Face of Defense: Marine Keeps Camp Leatherneck Cool
By Marine Corps Sgt. Marco Gutierrez
1st Marine Expeditionary Force
CAMP LEATHERNECK, Afghanistan, Jun. 14, 2012 Temperatures can reach more than 100 degrees here, but one Marine battles the heat to keep things cool for his fellow service members.
Marine Corps Lance Cpl. Joshua Flores replaces a broken conductor on an air conditioning unit at Camp Leatherneck, Afghanistan, May 19, 2012. U.S. Marine Corps photo by Sgt. Marco Gutierrez
(Click photo for screen-resolution image);high-resolution image available.
Lance Cpl. Joshua Daniel Flores, a refrigeration mechanic 9th Communication Battalion, 1st Marine Expeditionary Force, works every day to keep his fellow Marines and critical equipment from overheating.
“His mission is important, because he creates a controlled climate environment for the critical communications equipment here, which creates a lot of heat in an already hot environment,” said Marine Corps Sgt. Jeremiah Loeffler, the battalion’s air conditioning section head and quality control noncommissioned officer.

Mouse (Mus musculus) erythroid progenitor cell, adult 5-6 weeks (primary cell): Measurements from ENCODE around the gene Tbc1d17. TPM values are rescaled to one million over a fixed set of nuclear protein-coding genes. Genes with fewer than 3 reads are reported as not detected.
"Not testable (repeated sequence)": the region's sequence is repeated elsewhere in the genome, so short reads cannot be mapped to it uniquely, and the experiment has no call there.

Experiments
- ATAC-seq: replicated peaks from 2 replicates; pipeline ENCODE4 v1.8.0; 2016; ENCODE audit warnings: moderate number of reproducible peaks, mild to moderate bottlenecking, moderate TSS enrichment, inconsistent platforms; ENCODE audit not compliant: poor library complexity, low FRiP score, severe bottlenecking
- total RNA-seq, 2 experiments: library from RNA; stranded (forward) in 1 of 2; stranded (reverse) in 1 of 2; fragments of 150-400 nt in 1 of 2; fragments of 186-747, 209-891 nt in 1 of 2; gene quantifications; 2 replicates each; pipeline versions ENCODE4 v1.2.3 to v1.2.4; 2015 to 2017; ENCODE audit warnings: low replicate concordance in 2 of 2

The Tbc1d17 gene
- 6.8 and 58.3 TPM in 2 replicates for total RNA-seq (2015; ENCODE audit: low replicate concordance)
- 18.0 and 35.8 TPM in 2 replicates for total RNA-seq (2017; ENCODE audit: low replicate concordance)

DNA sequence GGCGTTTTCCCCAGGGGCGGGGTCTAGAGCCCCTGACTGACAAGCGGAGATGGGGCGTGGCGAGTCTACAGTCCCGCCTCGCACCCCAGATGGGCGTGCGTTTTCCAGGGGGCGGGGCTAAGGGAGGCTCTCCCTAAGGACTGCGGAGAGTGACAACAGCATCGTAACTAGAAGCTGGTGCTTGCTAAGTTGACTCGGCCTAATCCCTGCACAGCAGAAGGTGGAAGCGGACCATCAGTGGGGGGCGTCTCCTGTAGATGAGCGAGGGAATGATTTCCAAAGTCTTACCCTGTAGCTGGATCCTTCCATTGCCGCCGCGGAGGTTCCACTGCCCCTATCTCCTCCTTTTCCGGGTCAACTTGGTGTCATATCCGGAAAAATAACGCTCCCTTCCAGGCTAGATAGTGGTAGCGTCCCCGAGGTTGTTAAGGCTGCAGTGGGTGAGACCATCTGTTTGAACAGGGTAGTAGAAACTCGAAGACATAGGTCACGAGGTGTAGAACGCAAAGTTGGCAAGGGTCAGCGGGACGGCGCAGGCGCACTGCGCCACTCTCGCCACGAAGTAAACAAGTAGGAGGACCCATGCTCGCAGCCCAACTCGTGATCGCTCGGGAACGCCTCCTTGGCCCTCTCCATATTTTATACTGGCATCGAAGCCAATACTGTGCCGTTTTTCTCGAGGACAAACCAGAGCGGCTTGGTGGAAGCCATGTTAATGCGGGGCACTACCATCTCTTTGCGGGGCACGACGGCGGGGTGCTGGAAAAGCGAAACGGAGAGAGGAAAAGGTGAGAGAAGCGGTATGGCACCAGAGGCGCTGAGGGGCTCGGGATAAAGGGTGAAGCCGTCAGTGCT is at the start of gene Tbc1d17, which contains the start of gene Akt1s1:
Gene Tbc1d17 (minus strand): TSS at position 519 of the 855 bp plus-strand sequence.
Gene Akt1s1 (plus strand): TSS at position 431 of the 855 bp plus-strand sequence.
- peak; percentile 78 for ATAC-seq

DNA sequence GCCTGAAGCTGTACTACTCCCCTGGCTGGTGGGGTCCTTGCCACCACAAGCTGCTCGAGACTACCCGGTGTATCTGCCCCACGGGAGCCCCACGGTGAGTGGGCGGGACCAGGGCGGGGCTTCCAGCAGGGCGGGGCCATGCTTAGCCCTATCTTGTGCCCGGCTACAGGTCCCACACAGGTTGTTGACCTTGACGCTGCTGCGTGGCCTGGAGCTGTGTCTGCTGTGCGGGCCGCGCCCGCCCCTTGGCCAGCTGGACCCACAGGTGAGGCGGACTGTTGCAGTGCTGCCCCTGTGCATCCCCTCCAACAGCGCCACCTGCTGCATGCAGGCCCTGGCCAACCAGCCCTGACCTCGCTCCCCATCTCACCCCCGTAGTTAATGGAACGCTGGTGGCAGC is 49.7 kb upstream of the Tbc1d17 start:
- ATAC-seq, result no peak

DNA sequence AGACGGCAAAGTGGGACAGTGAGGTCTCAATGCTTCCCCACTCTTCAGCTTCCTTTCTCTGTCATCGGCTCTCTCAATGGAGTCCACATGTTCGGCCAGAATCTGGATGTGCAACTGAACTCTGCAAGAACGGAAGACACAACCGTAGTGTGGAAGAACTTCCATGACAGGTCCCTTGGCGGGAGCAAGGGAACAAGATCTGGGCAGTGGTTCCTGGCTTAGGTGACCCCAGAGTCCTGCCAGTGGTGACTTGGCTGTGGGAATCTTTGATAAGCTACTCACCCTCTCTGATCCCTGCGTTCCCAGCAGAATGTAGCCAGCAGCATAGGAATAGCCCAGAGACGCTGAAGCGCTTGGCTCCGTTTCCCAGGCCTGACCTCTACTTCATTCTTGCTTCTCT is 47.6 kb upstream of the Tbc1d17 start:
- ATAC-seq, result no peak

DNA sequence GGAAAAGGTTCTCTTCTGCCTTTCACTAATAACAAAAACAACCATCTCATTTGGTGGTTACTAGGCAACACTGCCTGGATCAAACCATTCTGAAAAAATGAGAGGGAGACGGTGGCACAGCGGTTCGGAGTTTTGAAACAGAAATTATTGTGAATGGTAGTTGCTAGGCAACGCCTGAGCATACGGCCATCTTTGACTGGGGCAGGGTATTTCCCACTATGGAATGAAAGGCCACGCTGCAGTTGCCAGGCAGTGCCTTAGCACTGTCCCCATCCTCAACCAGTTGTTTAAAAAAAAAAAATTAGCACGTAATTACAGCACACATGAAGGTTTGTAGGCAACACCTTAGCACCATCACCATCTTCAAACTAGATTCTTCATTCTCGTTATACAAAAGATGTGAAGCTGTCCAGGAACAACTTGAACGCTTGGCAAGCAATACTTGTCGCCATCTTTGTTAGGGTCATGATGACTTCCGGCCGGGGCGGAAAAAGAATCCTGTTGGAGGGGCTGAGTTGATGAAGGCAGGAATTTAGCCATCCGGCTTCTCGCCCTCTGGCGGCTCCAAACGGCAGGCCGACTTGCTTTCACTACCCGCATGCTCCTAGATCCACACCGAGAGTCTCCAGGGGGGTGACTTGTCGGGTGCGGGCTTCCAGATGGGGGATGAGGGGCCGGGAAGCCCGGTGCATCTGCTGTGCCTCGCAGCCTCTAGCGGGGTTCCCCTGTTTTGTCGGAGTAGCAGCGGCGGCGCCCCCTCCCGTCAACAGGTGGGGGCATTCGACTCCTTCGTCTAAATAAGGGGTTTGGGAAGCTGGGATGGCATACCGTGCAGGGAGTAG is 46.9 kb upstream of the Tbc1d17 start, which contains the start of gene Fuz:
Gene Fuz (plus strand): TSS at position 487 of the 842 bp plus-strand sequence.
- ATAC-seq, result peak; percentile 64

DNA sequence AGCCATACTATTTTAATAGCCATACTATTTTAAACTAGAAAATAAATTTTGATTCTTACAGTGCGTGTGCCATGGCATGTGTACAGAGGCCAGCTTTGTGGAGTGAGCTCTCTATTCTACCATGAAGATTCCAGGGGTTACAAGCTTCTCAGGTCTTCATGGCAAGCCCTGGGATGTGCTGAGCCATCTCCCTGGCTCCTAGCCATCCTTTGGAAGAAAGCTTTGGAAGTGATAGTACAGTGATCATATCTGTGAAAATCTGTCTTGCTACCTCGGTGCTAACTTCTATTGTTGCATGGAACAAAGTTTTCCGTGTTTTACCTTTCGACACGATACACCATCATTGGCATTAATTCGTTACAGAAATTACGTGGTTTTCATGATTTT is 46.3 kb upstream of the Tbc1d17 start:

Flores monitors three sites that contain living spaces, offices and critical communication equipment. He keeps track of more than 170 air conditioning units, performs biweekly preventive maintenance and responds to trouble calls when the units malfunction.
Even though Flores has many people relying on him to get his job done, he always manages to stay upbeat. “He has a good work attitude, likes to learn, and he never does the bare minimum,” Loeffler said.
Flores said he enjoys the satisfaction he gets when he repairs an air conditioning unit and knowing his supervisors trust his work.
His biggest challenge is the harsh environment and inclement weather that give the air conditioning units a beating and keep him moving and working. But despite the rigors of his job, he added, keeping Camp Leatherneck running smoothly is all the motivation he needs.
“Biweekly, I go to all my [air conditioning] units,” he said. “I do visual inspections, make sure they’re good, and clean the dust filters. Right now, I already know just by the wind which ones are dirty.”
Even though his job requires him to be out in the blazing hot sun, Flores said, he takes pride in knowing he plays a critical role in helping others keep their cool.